Dixons Carphone puts divi on ice, Capco suspends buybacks
The FTSE 100 is expected to open 133 points lower on Thursday, having closed up 4.45% at 5,688.20 on Wednesday.
Stocks to watch
Electrical retailer Dixons Carphone reported a 24% fall in like-for-like sales growth in the UK in the three weeks to March 21 as it pulled guidance and placed its final dividend on review as the coronavirus pandemic hit trading. With stores now shut as a result of a government imposed lockdown, Dixons was looking to online operations to mitigate the costs, but “overall the loss of sales will adversely impact our full year profitability and cash position, therefore we will not achieve our previous guidance for current year adjusted profit before tax of £210m or for net debt to be lower year-on-year”.
British Land has cancelled its dividend, waived £3m of rents from smaller tenants and halted work at big developments in response to the Covid-19 crisis.
Capital & Counties announced on Thursday that it was temporarily suspending its share buyback programme and will defer some rental payments due to the Covid-19 outbreak, as it said it is still too early to assess the full impact on rental income and property valuations. The company said the majority of retail and food and beverage units on the Covent Garden estate are shut temporarily and while government support measures will be helpful for many occupiers, disruption to income is expected during the course of this year.
Gordon Brown has urged world leaders to create a temporary form of global government to tackle the twin medical and economic crises caused by the Covid-19 pandemic. The former Labour prime minister, who was at the centre of the international efforts to tackle the impact of the near-meltdown of the banks in 2008, said there was a need for a task force involving world leaders, health experts and the heads of the international organisations that would have executive powers to coordinate the response. – Guardian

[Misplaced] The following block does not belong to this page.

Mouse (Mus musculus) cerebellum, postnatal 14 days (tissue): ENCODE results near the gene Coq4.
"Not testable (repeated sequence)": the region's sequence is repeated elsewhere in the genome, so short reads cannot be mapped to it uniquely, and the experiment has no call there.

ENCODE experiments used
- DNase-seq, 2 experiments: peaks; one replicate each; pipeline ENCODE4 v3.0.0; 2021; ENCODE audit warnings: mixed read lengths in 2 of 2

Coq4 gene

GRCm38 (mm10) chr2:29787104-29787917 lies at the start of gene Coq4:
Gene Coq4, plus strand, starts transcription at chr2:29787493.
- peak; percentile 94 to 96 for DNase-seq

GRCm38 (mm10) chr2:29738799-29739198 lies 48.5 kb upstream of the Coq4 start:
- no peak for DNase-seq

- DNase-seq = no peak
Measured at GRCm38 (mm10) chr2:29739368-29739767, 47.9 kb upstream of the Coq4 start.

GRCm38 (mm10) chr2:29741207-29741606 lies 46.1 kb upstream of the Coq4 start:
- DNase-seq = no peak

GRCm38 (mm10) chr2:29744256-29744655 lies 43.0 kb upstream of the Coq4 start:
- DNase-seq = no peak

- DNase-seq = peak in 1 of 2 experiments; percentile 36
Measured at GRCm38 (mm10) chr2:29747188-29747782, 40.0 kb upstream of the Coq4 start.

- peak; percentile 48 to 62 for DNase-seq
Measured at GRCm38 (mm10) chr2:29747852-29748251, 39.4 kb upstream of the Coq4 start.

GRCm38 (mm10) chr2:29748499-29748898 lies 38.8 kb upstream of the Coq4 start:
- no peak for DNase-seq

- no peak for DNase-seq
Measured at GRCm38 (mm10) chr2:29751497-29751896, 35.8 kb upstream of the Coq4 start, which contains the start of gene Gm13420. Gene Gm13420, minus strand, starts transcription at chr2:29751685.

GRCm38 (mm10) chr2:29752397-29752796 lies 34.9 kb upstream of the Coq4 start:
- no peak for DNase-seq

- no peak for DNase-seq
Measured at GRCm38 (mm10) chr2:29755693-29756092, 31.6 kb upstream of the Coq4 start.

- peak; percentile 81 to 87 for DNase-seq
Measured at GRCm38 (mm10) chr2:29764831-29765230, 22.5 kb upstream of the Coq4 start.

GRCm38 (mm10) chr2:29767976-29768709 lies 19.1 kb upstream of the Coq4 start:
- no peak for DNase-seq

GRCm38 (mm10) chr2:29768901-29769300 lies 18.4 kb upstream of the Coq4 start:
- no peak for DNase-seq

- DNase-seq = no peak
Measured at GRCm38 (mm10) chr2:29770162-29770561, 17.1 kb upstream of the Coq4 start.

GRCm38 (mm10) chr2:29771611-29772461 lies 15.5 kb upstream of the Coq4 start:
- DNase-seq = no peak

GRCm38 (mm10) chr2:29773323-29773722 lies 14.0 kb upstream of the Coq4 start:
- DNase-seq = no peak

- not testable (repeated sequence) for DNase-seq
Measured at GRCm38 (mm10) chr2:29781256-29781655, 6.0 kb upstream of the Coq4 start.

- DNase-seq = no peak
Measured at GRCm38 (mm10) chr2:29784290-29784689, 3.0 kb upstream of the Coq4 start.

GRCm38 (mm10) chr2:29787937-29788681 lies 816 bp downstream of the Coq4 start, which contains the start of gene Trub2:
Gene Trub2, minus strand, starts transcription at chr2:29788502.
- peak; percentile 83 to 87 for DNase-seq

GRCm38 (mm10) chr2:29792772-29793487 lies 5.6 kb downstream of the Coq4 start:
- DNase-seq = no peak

Dyson, along with a separate consortium of manufacturers led by Airbus, is expecting the government to give it the green light to start making up to 30,000 medical ventilators from next week, after finalising plans to supply thousands of devices to help the NHS fight Covid-19. The proposals differ, with the Airbus-led Ventilator Challenge UK consortium planning to scale up production of existing models and also expected to win backing from Westminster. – Guardian
Retail stalwart Primark has refused to pay its rent bill as it seeks more support from its landlords in a sign of the chaos sweeping the high street. The firm is scrambling to save cash after being forced to shut all of its stores at a cost of £650m a month in lost sales. A host of firms are thought to have refused to pay rent on Wednesday, the day when quarterly bills are due for a huge number of retail players. That Primark is among them despite being one of the most resilient names in the industry shows the huge pressure firms are under. – Telegraph
Government measures to protect workers and businesses hit by the coronavirus pandemic will save almost 900,000 jobs, assuming that there is a recession as deep as the 2008 financial crisis, a leading consultancy has claimed. Capital Economics, which has warned that the economy may shrink by an unprecedented 15 per cent in the three months to June, compared with a peak-to-trough fall of 6 per cent 11 years ago, expects about 700,000 jobs to be lost as unemployment jumps from 3.9 per cent to 6 per cent. – The Times
The government and the banking industry are being urged to revisit the terms of emergency coronavirus loans after some directors were told that they would be personally liable for bank debts underwritten by the taxpayer. The business department is to talk with lenders to discuss how this burden could be lightened after a backlash over the onerous terms being asked of the owners of small companies. – The Times
Stocks on Wall Street finished mostly higher by the close on Wednesday, with Boeing among the leading risers, after reports that lawmakers had agreed on a $2trn economic relief bill that included measures aimed specifically at the aerospace and defence engineer.
The Dow Jones Industrial Average ended the session up 2.39% at 21,200,55 and the S&P 500 added 1.15% to 2,475.56, while the Nasdaq Composite slipped 0.45% to 7,384.30.
According to Chris Beauchamp, chief market analyst at IG, with the US stimulus bill set to pass, investors could now be less pessimistic about the short-term economic outlook - but not optimistic.
“Former Fed chairman Ben Bernanke is right in that the current crisis is more like a natural disaster than the 2008 financial crisis, which might mean a faster recovery, but the flow of bad economic data will be replaced in due course by disappointing earnings figures,” Beauchamp said.
“Only some heroic assumptions on future guidance can rescue what promises to be a dark earnings season, with all the attendant downside for stocks that this implies.”